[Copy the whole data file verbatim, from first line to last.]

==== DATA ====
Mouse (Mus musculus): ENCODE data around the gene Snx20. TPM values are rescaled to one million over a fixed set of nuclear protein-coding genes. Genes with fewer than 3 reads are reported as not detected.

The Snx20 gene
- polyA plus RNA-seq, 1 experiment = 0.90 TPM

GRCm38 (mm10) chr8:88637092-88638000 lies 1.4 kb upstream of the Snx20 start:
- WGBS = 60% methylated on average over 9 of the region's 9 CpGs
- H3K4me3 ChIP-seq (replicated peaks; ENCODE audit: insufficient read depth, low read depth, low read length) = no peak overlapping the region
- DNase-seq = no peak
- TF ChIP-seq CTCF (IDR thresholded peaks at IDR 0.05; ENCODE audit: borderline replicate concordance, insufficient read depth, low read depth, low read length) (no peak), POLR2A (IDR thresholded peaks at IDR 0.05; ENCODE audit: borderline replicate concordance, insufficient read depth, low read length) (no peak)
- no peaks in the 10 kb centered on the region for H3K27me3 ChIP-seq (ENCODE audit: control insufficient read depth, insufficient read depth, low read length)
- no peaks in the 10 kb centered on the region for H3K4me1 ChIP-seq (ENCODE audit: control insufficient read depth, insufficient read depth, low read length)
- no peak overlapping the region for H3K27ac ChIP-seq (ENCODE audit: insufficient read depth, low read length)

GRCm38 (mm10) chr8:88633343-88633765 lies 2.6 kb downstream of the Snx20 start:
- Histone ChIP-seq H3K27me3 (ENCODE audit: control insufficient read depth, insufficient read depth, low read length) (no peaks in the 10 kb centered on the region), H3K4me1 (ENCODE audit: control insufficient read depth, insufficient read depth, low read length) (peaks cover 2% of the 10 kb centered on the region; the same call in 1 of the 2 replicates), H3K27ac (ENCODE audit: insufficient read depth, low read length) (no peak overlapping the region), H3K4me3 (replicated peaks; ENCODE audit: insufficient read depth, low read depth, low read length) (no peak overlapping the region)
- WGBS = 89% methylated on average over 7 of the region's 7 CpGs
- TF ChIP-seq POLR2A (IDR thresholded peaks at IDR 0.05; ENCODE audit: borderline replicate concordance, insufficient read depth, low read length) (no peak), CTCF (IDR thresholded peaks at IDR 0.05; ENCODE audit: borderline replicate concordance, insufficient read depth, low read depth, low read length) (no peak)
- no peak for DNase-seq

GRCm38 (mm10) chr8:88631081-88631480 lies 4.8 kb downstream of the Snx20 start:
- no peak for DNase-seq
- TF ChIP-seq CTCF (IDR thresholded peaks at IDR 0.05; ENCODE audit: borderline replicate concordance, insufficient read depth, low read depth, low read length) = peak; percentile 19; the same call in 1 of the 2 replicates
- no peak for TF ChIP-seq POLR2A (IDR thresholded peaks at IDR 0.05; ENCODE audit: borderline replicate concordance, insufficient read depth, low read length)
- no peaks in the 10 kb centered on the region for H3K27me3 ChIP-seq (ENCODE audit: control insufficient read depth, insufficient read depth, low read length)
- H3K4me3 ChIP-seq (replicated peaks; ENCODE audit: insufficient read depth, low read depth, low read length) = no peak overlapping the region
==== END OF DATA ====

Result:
Mouse (Mus musculus): ENCODE data around the gene Snx20. TPM values are rescaled to one million over a fixed set of nuclear protein-coding genes. Genes with fewer than 3 reads are reported as not detected.

The Snx20 gene
- polyA plus RNA-seq, 1 experiment = 0.90 TPM

GRCm38 (mm10) chr8:88637092-88638000 lies 1.4 kb upstream of the Snx20 start:
- WGBS = 60% methylated on average over 9 of the region's 9 CpGs
- H3K4me3 ChIP-seq (replicated peaks; ENCODE audit: insufficient read depth, low read depth, low read length) = no peak overlapping the region
- DNase-seq = no peak
- TF ChIP-seq CTCF (IDR thresholded peaks at IDR 0.05; ENCODE audit: borderline replicate concordance, insufficient read depth, low read depth, low read length) (no peak), POLR2A (IDR thresholded peaks at IDR 0.05; ENCODE audit: borderline replicate concordance, insufficient read depth, low read length) (no peak)
- no peaks in the 10 kb centered on the region for H3K27me3 ChIP-seq (ENCODE audit: control insufficient read depth, insufficient read depth, low read length)
- no peaks in the 10 kb centered on the region for H3K4me1 ChIP-seq (ENCODE audit: control insufficient read depth, insufficient read depth, low read length)
- no peak overlapping the region for H3K27ac ChIP-seq (ENCODE audit: insufficient read depth, low read length)

GRCm38 (mm10) chr8:88633343-88633765 lies 2.6 kb downstream of the Snx20 start:
- Histone ChIP-seq H3K27me3 (ENCODE audit: control insufficient read depth, insufficient read depth, low read length) (no peaks in the 10 kb centered on the region), H3K4me1 (ENCODE audit: control insufficient read depth, insufficient read depth, low read length) (peaks cover 2% of the 10 kb centered on the region; the same call in 1 of the 2 replicates), H3K27ac (ENCODE audit: insufficient read depth, low read length) (no peak overlapping the region), H3K4me3 (replicated peaks; ENCODE audit: insufficient read depth, low read depth, low read length) (no peak overlapping the region)
- WGBS = 89% methylated on average over 7 of the region's 7 CpGs
- TF ChIP-seq POLR2A (IDR thresholded peaks at IDR 0.05; ENCODE audit: borderline replicate concordance, insufficient read depth, low read length) (no peak), CTCF (IDR thresholded peaks at IDR 0.05; ENCODE audit: borderline replicate concordance, insufficient read depth, low read depth, low read length) (no peak)
- no peak for DNase-seq

GRCm38 (mm10) chr8:88631081-88631480 lies 4.8 kb downstream of the Snx20 start:
- no peak for DNase-seq
- TF ChIP-seq CTCF (IDR thresholded peaks at IDR 0.05; ENCODE audit: borderline replicate concordance, insufficient read depth, low read depth, low read length) = peak; percentile 19; the same call in 1 of the 2 replicates
- no peak for TF ChIP-seq POLR2A (IDR thresholded peaks at IDR 0.05; ENCODE audit: borderline replicate concordance, insufficient read depth, low read length)
- no peaks in the 10 kb centered on the region for H3K27me3 ChIP-seq (ENCODE audit: control insufficient read depth, insufficient read depth, low read length)
- H3K4me3 ChIP-seq (replicated peaks; ENCODE audit: insufficient read depth, low read depth, low read length) = no peak overlapping the region